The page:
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IBM Manager Who Backed Black Salesman Awarded $11 Million (2)

April 16, 2021, 12:51 PM; Updated: April 16, 2021, 1:57 PM

IBM must pay $11 million for firing a manager in its embedded solutions agreement group because he complained about race discrimination against a Black sales representative who believed he was cheated out of sales commissions, a federal jury in Washington state ruled.

The retaliation Scott Kingston was subjected to by International Business Machines Corp. violated Washington’s Law Against Discrimination and the state’s public policies prohibiting racial bias and the wrongful withholding of wages, the jury told the U.S. District Court for the Western District of Washington Thursday.

Kingston also proved he wasn’t paid all commissions owed to him by IBM in the first quarter of 2018, the jury said.

The former second-line manager was awarded nearly $1.9 million in past economic damages, $3.1 million in future economic damages, $113,728 in unpaid commissions, and $6 million in emotional distress damages.

The Black salesman Kingston supported, Jerome Beard, on June 15 settled his separate suit against IBM over an alleged $2.4 million underpayment of commissions.

“We are disappointed by the jury’s verdict,” IBM said Friday in a statement. The company “does not condone retaliation, race discrimination, or any other form of discrimination” and " will consider all of its options on appeal.”

The Zoom trial before Judge Marsha J. Pechman in Kingston’s case began April 5, after the judge ruled March 1 that he had evidence that could prove his termination was tied to his backing Beard in his dispute with the company.

That included telling IBM that it went against company policy to cut Beard’s commissions and that the move could be seen as race bias, the judge said. Kingston also reported the race bias to an IBM auditor and had evidence supervisors involved in the decision to fire him were aware of his concerns regarding the alleged mistreatment of Beard, Pechman said.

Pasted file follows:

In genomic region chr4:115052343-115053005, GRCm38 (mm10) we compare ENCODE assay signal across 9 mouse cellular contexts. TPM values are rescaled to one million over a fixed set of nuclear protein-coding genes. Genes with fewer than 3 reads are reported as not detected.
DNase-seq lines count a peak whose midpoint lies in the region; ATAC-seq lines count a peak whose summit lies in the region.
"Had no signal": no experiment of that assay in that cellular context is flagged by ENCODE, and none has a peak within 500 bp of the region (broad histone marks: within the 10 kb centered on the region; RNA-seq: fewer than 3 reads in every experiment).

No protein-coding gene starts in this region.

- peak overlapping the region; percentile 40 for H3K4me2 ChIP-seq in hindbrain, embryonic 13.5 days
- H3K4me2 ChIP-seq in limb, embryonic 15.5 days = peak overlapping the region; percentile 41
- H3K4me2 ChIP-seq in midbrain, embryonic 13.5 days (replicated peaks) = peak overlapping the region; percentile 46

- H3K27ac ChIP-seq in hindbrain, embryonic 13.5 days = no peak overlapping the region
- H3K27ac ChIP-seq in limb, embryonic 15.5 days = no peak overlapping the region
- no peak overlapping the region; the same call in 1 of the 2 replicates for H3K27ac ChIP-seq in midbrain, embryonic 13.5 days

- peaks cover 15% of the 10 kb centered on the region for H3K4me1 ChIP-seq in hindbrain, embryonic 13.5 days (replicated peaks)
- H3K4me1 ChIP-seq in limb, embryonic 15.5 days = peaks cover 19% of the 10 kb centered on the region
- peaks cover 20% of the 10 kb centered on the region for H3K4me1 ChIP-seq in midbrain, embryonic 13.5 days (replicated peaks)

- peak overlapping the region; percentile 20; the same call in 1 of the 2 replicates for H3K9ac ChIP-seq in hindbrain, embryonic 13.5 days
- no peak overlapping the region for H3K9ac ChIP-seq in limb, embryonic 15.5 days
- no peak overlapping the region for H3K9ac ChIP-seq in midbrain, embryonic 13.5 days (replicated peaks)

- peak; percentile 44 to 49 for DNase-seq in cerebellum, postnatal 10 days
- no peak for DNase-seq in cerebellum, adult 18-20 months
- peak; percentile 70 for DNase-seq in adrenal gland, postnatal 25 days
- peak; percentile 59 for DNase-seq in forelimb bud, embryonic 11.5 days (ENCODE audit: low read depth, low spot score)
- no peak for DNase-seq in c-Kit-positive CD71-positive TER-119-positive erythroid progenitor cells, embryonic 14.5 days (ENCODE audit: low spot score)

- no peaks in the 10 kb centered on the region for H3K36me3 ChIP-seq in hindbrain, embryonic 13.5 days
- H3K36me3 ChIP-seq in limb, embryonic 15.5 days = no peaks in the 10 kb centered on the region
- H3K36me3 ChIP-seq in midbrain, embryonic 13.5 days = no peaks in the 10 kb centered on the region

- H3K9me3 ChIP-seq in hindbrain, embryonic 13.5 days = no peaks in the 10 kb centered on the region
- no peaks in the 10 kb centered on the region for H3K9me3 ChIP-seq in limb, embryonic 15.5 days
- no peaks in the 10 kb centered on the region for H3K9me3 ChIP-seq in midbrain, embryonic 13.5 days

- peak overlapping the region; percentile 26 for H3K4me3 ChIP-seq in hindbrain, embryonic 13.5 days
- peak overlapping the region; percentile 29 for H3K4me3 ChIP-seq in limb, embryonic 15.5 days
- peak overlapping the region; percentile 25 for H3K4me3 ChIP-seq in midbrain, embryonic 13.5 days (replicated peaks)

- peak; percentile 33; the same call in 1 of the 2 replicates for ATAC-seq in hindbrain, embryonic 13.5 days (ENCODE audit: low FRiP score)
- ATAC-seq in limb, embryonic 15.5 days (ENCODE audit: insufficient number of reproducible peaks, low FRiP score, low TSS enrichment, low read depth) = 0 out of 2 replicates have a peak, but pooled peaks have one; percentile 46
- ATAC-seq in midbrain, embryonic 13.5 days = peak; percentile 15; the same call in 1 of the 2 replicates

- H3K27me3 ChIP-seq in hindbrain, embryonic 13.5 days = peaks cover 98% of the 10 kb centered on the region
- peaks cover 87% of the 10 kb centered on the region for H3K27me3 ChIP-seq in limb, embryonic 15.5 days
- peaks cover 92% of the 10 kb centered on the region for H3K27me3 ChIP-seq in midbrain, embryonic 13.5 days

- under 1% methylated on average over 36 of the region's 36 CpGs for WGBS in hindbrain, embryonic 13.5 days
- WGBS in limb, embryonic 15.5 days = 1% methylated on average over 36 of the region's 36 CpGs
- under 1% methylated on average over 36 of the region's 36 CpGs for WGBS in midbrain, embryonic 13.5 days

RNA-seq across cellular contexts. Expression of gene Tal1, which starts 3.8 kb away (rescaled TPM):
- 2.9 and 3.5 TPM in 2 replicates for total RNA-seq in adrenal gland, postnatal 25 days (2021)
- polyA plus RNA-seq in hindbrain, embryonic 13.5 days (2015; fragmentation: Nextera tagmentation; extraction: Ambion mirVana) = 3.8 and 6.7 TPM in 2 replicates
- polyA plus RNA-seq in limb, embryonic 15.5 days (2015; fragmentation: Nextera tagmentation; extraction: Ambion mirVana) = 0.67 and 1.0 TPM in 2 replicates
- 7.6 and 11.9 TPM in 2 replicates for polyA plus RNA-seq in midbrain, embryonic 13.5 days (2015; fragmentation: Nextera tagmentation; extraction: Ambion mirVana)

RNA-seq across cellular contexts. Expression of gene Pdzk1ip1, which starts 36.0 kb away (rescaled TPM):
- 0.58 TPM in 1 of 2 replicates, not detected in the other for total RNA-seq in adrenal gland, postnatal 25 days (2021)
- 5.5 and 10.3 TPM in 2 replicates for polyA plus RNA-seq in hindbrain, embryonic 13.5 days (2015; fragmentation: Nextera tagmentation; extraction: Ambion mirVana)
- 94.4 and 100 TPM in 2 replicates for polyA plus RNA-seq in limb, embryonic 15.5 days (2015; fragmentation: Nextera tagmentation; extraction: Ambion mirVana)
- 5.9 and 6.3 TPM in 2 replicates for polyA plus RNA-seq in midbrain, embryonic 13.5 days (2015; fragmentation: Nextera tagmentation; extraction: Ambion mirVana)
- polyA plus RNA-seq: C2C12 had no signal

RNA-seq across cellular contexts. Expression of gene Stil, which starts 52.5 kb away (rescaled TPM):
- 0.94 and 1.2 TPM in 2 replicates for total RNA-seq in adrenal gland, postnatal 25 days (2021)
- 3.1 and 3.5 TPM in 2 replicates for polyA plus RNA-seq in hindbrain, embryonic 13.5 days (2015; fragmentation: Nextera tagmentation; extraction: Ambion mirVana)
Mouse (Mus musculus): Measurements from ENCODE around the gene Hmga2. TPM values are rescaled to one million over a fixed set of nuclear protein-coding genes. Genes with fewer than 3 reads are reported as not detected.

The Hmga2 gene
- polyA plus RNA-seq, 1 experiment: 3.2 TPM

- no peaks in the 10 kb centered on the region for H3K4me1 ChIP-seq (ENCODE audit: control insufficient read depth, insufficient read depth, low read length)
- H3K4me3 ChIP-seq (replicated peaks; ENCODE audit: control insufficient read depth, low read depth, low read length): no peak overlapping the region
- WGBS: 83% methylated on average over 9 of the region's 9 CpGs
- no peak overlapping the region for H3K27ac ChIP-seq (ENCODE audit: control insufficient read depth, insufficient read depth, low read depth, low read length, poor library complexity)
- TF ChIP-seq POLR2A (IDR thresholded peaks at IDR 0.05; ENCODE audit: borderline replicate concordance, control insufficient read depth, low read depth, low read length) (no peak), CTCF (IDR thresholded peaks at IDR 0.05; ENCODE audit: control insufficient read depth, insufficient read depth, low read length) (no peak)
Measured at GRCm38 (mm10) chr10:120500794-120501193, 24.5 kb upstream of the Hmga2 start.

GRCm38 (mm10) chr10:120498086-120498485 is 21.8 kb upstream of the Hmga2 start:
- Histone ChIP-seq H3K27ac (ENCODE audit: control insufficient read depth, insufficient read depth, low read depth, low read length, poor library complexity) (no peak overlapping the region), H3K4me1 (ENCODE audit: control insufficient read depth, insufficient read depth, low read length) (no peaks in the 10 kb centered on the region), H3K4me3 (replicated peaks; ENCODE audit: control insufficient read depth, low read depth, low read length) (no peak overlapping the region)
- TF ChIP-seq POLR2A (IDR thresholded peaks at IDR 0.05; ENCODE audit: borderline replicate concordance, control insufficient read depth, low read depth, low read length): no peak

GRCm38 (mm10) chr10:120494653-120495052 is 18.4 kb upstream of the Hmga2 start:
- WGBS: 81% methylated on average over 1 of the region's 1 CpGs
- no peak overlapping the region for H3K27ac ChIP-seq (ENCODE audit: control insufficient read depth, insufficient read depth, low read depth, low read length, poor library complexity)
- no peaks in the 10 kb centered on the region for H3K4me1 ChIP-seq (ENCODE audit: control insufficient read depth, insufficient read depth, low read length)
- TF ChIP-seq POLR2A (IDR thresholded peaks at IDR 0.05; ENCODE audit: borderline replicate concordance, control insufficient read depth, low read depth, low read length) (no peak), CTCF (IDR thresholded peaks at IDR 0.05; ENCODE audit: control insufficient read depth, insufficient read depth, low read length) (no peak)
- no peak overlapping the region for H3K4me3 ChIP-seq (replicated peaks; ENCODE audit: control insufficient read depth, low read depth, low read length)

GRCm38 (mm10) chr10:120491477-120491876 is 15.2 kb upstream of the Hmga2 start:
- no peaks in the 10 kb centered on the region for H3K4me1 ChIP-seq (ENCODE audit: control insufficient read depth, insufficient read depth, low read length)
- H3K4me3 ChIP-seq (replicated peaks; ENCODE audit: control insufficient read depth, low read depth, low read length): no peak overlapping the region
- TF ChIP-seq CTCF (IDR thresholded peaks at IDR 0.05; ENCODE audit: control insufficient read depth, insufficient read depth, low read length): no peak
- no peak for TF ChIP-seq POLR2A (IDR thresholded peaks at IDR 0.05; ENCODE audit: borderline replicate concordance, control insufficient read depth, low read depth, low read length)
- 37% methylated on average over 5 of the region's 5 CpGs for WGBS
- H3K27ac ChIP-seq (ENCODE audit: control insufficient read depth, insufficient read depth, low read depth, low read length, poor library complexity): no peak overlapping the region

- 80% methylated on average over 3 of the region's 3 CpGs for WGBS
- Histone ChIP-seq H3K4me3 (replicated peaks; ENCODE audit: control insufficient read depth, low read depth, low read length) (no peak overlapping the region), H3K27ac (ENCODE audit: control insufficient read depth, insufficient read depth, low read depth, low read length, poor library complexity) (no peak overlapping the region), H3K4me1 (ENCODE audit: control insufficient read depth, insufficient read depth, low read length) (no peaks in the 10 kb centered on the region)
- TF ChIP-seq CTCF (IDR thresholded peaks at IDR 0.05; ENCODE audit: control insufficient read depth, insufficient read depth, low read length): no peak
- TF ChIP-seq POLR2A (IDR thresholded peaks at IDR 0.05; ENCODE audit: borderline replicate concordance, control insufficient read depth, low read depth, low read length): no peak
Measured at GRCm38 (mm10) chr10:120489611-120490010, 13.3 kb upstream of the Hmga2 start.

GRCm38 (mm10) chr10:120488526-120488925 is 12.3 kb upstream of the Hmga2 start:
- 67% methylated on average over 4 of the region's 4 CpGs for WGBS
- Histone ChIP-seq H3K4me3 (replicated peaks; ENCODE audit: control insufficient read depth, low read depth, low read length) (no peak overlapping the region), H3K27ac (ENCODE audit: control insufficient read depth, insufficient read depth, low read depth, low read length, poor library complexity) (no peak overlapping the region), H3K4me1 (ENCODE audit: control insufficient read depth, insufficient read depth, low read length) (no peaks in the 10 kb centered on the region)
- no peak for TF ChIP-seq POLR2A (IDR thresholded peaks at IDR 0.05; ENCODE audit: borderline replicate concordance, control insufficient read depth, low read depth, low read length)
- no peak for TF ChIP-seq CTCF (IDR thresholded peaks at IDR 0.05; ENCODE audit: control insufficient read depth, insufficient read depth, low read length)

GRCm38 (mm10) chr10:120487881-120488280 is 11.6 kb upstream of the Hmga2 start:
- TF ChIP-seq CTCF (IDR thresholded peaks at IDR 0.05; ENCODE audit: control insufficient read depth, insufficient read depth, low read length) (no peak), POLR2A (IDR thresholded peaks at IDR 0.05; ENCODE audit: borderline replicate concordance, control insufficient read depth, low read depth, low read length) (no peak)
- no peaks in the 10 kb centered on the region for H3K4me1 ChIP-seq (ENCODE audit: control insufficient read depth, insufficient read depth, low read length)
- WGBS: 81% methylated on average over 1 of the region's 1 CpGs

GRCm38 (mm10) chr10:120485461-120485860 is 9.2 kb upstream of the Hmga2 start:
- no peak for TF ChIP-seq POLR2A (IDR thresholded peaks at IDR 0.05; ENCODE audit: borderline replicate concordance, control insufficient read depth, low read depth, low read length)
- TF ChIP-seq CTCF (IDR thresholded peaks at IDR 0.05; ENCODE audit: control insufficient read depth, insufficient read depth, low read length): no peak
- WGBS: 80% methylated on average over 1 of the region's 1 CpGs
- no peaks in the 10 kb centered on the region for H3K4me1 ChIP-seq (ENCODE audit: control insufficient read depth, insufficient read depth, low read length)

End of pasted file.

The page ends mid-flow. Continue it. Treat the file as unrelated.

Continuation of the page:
Pechman also sent Kingston’s age discrimination claim to the jury, but it was dismissed by stipulation of the parties on the second day of the nine-day trial, court records show.

“Corporations have an obligation to address discrimination in the workplace,” Toby Marshall, an attorney for Kingston, told Bloomberg Law Friday in an email. “Scott Kingston was simply trying to protect another employee, and today his actions were vindicated.”

Terrell Marshall Law Group PLLC and Whitfield Bryson LLP represented Kingston. Jackson Lewis PC and Byrnes Keller Cromwell LLP represented IBM.

The case is Kingston v. Int’l Bus. Machs. Corp., W.D. Wash., No. 2:19-cv-01488, jury verdict 4/15/21.

(Comment from counsel for Kingston added as 10th paragraph)

To contact the reporter on this story: Patrick Dorrian in Washington at pdorrian@bloomberglaw.com

To contact the editors responsible for this story: Rob Tricchinelli at rtricchinelli@bloomberglaw.com; Patrick L. Gregory at pgregory@bloomberglaw.com

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